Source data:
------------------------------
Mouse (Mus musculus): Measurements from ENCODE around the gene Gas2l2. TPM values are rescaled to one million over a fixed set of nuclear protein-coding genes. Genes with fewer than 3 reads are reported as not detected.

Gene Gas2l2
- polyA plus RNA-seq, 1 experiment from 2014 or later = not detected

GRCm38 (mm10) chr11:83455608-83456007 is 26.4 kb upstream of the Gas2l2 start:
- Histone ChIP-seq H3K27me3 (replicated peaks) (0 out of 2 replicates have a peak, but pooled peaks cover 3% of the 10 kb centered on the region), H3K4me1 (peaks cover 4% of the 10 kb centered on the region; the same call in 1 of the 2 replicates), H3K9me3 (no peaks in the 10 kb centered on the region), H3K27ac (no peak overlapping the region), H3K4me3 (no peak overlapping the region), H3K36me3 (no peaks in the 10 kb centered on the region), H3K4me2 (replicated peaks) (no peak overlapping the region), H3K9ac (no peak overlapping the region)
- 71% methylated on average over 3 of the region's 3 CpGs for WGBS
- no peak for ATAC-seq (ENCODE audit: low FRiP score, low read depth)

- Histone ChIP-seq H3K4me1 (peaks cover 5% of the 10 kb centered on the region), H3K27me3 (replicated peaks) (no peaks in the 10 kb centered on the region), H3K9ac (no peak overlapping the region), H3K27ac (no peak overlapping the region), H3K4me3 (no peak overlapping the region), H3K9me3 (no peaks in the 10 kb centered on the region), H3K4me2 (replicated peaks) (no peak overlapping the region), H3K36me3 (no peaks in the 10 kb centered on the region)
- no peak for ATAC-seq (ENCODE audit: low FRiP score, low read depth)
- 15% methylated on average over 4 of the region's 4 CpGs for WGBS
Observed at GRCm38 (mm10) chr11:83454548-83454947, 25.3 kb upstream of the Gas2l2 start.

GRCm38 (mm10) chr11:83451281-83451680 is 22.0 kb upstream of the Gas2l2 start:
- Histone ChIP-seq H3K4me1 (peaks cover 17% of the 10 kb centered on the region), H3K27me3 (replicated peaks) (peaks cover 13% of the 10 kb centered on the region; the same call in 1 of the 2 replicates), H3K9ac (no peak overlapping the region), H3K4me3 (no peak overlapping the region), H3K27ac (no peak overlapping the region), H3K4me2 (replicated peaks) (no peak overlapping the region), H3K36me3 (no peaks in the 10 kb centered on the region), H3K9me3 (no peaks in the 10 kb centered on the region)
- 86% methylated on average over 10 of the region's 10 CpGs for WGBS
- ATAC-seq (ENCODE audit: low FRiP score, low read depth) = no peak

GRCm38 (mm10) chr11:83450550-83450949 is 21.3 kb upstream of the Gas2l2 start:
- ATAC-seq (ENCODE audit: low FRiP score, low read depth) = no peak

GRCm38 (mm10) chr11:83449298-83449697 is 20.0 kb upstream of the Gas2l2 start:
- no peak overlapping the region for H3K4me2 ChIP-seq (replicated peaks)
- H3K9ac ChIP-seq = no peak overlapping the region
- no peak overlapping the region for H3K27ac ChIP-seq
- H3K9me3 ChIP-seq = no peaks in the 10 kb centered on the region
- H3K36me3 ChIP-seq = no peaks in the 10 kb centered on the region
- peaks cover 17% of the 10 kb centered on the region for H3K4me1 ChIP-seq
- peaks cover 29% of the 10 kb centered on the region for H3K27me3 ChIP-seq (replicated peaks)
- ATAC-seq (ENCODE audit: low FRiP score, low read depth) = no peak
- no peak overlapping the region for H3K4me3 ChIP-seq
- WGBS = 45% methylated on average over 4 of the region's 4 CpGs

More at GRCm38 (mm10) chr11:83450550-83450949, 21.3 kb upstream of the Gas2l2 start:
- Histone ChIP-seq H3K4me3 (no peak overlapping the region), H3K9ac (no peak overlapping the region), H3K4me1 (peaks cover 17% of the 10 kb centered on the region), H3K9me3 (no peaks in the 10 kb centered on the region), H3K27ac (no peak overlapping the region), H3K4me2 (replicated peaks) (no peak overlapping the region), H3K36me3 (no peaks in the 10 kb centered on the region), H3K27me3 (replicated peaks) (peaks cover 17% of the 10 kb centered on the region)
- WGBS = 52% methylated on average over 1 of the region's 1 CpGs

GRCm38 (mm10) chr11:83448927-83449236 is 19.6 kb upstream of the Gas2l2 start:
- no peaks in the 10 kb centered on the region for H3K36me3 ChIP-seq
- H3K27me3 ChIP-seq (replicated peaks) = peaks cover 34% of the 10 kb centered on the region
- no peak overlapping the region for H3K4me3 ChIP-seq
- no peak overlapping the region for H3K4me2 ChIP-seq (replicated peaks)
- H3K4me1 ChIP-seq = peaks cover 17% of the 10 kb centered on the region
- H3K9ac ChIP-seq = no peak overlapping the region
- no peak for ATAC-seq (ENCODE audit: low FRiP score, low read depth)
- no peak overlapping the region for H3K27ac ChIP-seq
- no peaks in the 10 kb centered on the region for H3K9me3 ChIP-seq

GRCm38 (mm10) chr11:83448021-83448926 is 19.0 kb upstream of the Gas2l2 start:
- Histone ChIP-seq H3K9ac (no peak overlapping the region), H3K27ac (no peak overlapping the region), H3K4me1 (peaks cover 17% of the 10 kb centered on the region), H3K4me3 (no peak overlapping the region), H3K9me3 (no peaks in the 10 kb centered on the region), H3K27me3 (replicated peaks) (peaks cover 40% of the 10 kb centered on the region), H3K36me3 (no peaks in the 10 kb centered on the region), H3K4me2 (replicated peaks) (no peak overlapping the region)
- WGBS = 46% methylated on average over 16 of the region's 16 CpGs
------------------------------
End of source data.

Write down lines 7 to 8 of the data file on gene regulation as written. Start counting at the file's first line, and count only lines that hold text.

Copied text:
- no peak for ATAC-seq (ENCODE audit: low FRiP score, low read depth)

- Histone ChIP-seq H3K4me1 (peaks cover 5% of the 10 kb centered on the region), H3K27me3 (replicated peaks) (no peaks in the 10 kb centered on the region), H3K9ac (no peak overlapping the region), H3K27ac (no peak overlapping the region), H3K4me3 (no peak overlapping the region), H3K9me3 (no peaks in the 10 kb centered on the region), H3K4me2 (replicated peaks) (no peak overlapping the region), H3K36me3 (no peaks in the 10 kb centered on the region)